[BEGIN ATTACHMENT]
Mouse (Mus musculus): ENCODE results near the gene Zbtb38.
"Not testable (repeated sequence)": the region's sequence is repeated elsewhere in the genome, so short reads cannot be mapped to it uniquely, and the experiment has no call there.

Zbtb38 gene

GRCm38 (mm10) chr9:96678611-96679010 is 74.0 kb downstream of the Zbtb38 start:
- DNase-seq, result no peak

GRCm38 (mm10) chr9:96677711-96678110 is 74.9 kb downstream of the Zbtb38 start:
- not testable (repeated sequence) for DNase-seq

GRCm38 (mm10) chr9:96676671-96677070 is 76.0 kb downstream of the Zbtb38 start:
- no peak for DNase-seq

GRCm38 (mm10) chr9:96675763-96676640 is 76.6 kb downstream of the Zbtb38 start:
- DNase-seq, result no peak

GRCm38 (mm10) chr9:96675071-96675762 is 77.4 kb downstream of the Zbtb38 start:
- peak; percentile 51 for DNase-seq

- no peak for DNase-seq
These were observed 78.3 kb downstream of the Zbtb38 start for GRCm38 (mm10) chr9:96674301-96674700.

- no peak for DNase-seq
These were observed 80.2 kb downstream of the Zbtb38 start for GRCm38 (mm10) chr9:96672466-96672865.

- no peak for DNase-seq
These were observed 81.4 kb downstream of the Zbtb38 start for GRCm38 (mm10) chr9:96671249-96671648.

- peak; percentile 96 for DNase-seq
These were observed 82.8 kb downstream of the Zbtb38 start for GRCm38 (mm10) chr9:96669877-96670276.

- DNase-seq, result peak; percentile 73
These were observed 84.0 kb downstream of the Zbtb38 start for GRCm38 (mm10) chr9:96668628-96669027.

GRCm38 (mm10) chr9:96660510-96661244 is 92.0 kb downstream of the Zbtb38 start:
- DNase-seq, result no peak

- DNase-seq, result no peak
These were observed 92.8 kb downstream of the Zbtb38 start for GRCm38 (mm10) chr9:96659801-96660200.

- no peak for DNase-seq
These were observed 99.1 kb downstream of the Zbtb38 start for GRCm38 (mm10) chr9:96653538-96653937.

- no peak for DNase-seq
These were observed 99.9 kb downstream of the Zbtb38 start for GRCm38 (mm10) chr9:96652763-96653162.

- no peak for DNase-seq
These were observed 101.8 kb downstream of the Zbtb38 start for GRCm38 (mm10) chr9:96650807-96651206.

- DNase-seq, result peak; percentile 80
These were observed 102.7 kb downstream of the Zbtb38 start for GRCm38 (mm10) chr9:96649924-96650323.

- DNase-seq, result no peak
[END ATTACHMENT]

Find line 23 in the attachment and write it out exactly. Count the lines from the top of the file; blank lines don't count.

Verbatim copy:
These were observed 84.0 kb downstream of the Zbtb38 start for GRCm38 (mm10) chr9:96668628-96669027.